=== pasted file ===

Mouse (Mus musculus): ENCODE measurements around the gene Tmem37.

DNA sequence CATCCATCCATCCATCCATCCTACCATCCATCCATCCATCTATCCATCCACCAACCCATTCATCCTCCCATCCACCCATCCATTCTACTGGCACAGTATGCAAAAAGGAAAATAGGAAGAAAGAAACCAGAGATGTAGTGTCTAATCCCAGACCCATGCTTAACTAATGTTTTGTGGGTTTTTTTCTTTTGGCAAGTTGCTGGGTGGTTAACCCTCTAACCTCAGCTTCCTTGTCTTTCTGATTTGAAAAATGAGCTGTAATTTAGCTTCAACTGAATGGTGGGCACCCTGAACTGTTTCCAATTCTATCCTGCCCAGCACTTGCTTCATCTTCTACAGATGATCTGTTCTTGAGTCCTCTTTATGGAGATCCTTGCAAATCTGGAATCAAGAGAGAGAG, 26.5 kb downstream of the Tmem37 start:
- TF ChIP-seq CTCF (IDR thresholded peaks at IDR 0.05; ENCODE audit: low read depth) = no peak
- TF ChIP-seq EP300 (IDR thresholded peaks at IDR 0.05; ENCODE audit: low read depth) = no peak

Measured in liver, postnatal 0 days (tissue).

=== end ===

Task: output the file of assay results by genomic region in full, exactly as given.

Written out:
Mouse (Mus musculus): ENCODE measurements around the gene Tmem37.

DNA sequence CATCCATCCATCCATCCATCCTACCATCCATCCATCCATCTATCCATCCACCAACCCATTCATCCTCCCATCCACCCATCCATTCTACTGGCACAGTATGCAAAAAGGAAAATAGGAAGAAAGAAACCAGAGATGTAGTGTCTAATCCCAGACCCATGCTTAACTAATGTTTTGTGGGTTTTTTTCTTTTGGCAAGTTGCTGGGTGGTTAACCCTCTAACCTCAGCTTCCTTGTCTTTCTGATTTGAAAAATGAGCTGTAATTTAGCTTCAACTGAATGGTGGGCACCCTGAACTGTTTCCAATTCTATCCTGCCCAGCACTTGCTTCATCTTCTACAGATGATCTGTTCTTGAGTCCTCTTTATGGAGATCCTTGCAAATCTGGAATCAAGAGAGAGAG, 26.5 kb downstream of the Tmem37 start:
- TF ChIP-seq CTCF (IDR thresholded peaks at IDR 0.05; ENCODE audit: low read depth) = no peak
- TF ChIP-seq EP300 (IDR thresholded peaks at IDR 0.05; ENCODE audit: low read depth) = no peak

Measured in liver, postnatal 0 days (tissue).